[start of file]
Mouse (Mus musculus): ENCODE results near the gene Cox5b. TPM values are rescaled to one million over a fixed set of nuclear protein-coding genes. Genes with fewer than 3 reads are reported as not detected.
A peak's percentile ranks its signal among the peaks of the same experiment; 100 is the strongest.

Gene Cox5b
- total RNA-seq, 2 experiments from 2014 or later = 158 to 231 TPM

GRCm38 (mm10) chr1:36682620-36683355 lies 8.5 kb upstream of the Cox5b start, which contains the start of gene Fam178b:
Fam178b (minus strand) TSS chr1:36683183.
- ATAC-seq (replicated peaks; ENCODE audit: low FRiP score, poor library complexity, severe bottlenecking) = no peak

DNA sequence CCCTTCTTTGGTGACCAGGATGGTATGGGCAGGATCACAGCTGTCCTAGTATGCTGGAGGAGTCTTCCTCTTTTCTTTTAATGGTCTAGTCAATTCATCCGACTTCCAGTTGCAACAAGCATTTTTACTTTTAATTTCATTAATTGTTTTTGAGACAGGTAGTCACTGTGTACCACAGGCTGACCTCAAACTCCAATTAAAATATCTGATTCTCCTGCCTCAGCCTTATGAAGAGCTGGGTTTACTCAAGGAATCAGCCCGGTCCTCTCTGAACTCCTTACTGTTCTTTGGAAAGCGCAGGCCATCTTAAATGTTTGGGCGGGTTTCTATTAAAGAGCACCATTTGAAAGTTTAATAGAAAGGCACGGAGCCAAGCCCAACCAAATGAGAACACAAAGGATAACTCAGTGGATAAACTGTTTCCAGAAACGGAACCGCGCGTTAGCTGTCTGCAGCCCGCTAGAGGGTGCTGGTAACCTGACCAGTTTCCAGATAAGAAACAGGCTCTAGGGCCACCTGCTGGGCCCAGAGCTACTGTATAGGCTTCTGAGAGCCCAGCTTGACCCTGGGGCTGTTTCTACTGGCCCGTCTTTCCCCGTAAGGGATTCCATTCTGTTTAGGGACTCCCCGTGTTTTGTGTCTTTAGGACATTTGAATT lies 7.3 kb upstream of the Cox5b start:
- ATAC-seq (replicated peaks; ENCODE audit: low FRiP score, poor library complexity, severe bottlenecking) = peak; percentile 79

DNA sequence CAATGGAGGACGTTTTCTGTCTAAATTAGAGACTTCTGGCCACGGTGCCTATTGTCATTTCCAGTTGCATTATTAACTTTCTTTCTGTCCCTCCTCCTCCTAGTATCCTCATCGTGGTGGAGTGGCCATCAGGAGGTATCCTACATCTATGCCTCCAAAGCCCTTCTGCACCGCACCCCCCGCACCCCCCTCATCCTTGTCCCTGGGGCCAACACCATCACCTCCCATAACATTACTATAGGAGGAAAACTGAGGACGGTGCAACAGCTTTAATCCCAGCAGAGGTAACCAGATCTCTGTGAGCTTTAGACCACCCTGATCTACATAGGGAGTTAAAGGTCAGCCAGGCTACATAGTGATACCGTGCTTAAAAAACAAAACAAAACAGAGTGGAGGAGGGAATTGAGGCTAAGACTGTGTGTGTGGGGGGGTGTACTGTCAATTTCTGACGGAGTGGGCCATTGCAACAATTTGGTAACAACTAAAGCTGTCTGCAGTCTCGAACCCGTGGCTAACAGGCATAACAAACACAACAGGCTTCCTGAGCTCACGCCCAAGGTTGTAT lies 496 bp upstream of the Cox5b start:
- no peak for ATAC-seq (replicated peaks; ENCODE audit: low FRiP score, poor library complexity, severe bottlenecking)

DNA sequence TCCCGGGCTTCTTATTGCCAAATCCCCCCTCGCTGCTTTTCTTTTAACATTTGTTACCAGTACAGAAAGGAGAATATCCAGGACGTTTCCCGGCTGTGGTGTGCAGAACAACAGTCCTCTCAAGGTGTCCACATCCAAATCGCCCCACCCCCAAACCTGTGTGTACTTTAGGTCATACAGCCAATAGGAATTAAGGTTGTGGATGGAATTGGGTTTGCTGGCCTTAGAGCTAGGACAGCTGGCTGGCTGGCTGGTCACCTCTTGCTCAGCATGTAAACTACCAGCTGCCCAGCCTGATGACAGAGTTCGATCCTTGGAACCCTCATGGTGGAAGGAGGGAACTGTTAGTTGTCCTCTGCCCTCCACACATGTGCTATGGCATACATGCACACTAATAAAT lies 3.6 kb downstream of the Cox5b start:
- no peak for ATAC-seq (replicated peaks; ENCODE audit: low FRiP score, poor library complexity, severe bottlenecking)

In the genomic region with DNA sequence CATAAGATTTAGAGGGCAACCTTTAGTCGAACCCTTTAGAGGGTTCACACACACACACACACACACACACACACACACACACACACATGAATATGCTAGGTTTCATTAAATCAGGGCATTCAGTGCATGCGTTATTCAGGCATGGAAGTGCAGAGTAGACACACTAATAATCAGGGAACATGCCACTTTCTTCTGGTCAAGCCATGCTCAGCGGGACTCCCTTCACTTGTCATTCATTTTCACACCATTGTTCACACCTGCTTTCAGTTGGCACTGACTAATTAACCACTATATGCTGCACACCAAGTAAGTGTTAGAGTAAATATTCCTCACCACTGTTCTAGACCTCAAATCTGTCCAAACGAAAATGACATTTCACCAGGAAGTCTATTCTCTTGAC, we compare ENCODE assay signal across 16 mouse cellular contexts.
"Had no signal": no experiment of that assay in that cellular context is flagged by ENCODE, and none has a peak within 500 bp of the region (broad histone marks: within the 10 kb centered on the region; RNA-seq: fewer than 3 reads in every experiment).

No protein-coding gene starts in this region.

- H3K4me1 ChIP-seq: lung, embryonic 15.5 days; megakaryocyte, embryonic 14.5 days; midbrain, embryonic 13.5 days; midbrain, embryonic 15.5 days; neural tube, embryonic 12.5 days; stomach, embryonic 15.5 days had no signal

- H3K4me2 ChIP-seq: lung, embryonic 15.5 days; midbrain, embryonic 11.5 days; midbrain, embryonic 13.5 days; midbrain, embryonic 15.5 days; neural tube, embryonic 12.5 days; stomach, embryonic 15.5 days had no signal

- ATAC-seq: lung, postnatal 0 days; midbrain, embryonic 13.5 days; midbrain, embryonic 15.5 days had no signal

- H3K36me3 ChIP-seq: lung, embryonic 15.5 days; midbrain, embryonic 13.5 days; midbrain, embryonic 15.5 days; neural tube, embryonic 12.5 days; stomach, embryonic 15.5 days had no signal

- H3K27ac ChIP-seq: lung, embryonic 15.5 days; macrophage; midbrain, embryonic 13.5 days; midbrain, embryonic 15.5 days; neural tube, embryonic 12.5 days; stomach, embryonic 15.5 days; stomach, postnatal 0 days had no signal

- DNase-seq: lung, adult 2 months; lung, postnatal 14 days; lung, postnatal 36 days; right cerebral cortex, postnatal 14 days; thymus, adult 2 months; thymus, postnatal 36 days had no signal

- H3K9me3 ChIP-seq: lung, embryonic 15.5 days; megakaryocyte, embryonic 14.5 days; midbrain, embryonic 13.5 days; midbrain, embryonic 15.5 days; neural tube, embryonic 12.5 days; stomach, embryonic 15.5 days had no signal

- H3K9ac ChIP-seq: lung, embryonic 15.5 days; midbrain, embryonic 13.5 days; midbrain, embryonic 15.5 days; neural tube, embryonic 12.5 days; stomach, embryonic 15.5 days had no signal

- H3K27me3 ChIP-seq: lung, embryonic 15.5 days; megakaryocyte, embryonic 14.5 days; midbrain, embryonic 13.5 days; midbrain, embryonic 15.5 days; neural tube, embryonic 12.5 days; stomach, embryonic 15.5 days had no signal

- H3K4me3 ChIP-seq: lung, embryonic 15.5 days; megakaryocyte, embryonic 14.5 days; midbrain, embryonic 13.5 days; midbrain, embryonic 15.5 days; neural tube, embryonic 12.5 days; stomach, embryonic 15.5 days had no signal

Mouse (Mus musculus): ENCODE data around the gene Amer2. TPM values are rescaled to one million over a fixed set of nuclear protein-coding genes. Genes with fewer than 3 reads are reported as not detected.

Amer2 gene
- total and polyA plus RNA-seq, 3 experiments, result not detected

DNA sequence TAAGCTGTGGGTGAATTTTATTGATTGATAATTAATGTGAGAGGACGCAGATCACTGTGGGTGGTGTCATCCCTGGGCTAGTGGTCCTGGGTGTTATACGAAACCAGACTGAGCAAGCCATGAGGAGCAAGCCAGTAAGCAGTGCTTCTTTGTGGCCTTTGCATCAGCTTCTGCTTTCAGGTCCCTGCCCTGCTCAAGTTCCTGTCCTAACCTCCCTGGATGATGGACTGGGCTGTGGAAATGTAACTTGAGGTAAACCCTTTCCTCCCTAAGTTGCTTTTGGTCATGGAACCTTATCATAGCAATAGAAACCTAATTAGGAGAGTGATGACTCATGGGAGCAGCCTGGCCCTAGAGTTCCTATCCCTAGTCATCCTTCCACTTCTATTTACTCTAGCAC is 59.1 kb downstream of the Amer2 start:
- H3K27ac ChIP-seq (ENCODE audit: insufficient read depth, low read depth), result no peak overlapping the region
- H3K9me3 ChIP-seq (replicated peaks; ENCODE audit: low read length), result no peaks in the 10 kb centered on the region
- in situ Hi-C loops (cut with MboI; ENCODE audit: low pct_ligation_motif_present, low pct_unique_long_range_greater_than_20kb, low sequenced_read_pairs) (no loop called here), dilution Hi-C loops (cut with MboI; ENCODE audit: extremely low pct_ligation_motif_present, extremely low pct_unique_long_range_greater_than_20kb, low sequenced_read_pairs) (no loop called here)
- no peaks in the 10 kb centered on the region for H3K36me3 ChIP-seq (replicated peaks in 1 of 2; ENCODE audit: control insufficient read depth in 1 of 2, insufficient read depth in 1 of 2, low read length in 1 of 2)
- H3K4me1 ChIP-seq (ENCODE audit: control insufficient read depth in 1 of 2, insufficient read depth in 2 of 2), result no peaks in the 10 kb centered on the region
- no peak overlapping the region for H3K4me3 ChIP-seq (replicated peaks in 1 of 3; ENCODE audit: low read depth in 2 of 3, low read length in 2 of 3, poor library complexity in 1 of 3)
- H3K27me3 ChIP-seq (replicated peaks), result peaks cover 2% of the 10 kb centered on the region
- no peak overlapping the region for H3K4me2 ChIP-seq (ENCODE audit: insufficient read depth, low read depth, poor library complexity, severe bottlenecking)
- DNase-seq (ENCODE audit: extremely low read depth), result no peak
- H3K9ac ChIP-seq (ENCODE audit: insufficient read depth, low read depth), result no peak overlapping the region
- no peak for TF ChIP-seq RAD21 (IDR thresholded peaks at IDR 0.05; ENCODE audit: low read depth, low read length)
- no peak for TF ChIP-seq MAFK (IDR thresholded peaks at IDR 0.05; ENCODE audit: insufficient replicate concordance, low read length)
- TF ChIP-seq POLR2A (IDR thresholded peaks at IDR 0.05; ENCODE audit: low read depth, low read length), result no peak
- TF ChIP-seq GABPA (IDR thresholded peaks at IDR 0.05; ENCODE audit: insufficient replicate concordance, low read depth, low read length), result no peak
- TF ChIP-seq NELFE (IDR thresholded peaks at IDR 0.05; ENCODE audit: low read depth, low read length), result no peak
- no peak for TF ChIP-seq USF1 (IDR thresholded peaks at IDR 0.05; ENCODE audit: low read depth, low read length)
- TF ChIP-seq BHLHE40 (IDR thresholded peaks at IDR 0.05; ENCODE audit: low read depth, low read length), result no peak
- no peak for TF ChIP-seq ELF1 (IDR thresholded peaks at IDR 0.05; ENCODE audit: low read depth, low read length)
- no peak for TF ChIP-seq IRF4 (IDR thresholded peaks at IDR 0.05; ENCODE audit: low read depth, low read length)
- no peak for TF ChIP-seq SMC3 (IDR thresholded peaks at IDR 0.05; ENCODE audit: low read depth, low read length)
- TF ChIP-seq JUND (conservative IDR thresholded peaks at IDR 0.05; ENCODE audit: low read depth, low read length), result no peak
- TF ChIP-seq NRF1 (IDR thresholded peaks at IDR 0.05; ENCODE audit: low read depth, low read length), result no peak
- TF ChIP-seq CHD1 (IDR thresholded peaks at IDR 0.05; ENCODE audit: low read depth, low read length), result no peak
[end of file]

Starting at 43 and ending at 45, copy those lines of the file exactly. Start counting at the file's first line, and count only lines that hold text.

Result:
- TF ChIP-seq POLR2A (IDR thresholded peaks at IDR 0.05; ENCODE audit: low read depth, low read length), result no peak
- TF ChIP-seq GABPA (IDR thresholded peaks at IDR 0.05; ENCODE audit: insufficient replicate concordance, low read depth, low read length), result no peak
- TF ChIP-seq NELFE (IDR thresholded peaks at IDR 0.05; ENCODE audit: low read depth, low read length), result no peak